How about I start with a word that defines my wishful thinking related to the content in this article?
Vorfreude - (n.) Joyful anticipation.
I've made a research on AngeList, a site I have joined years ago to invest in new opportunities. And this article has NOTHING to do with my investments. In fact, it has nothing to do with investments at all. It's about traveling and job opportunities globally so that you can simply see this economy coming back to life. Should you wish to invest in anything like this after, that's your choice. I and Aly are thinking to make a simple test and put some of our money in one of these traveling companies that seek funding on Angelist. That's why the research.
So, let me start.
If it helps with anything, I'll be mentioning each one that is hiring this fact.
Investors regained their appetites for travel and tourism startups, buoyed by signs that the worst is over for an industry decimated by the pandemic.
Following a five-year low, venture capitalists poured $3.4B into the industry so far this year, 70% of the total for 2020. That brings great news for job seekers: Travel startups are hiring again.
It’s also great news for modern-day gadabouts, hodophiles, peripatetics, wayfarers—people who love to travel—suffering from a bad case of wanderlust or farsickness. When they do get out for their next hagge, gökotta, or sojourn, they’ll pick from a host of new options tailored to their tastes.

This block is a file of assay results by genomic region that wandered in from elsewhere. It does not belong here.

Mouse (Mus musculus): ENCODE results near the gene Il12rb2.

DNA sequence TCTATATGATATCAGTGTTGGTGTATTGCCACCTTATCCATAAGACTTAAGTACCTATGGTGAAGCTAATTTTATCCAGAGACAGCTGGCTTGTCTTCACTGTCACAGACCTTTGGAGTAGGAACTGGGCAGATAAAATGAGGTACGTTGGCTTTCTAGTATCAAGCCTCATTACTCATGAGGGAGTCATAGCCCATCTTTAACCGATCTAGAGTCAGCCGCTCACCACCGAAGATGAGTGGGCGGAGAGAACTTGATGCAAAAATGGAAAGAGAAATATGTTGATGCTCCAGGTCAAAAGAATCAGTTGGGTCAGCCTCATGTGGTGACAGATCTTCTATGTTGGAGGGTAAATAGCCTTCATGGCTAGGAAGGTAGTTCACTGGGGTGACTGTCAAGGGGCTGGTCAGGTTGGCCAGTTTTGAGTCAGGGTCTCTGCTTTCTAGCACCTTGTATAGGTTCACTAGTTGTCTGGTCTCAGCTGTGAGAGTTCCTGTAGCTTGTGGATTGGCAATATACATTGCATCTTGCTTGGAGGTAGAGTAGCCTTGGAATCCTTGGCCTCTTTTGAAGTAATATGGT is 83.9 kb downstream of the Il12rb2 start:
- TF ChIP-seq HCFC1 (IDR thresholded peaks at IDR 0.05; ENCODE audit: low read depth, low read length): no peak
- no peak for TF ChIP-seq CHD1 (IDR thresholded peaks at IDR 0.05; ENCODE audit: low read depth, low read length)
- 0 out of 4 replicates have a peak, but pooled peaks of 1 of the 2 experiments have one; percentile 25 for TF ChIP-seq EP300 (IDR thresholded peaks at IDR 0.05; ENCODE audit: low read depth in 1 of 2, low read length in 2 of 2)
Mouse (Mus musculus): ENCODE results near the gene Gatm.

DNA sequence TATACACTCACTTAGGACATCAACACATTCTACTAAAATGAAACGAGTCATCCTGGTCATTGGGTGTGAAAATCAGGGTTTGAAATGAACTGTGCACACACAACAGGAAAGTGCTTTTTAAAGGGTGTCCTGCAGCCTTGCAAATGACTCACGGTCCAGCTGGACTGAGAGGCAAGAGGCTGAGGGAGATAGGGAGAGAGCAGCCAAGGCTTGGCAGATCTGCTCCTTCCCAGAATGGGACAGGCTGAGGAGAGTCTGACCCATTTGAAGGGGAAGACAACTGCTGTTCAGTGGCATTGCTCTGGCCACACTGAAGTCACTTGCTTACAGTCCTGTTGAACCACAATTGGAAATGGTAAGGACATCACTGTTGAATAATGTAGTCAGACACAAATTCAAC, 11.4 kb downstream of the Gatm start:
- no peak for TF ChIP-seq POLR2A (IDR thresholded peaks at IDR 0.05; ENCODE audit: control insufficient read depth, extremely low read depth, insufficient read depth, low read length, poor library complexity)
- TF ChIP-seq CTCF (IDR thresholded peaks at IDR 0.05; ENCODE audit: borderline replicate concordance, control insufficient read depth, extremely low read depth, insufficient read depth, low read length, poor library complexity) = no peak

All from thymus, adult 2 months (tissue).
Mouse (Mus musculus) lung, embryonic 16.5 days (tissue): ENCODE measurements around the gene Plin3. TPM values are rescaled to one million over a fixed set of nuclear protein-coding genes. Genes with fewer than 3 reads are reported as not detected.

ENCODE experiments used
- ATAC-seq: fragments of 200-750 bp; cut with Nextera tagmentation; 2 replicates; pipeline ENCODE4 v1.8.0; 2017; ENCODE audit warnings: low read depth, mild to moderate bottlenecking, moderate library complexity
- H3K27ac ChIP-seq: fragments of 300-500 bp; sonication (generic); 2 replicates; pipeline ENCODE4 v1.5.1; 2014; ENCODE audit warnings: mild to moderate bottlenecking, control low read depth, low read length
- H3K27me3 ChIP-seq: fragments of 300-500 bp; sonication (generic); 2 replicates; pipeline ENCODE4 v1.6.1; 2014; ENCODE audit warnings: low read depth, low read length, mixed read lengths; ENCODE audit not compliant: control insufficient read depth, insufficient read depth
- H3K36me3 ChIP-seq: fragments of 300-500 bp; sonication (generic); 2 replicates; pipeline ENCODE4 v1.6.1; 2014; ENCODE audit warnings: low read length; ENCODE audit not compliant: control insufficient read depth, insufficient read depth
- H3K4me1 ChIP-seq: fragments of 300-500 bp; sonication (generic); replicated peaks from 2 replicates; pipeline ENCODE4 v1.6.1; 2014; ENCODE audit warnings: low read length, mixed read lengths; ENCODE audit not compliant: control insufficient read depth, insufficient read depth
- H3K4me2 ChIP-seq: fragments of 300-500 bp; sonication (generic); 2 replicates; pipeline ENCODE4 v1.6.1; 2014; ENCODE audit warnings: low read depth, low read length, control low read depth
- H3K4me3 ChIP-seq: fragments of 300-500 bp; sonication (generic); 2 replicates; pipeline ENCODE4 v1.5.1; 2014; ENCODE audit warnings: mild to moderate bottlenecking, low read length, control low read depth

Investors remain bullish on the sharing economy. Six-year-old Hipcamp (they’re hiring) recently raised $25M to build out its network of shared outdoor spaces that includes coconut farms, vineyards, and forests; and Loge raised another $4.5M to expand its campsites for rent. For the RV sharing crowd, Harvest Hosts (they’re hiring), recently raised $37M.
Mexico-based luxury brand Casai raised $48M for its “intelligent living spaces suited for the nomadic generation,” while L.A.-based Localaway (they’re hiring) caters to glamping culture with its “minimalist travel capsules of clothes, accessories, and items needed for a style adventure.”
For those who prefer to coddiwomple in the company, there’s Launchtrip (they’re hiring), a New York-based “together-travel startup” that recently raised a $3.8M seed round, and Trippers (they’re hiring). For solivagants—solo travelers—there’s Bunkkey (they’re hiring), which helps people find roommates and split lodging costs, and WeSolo (they’re hiring a co-founder).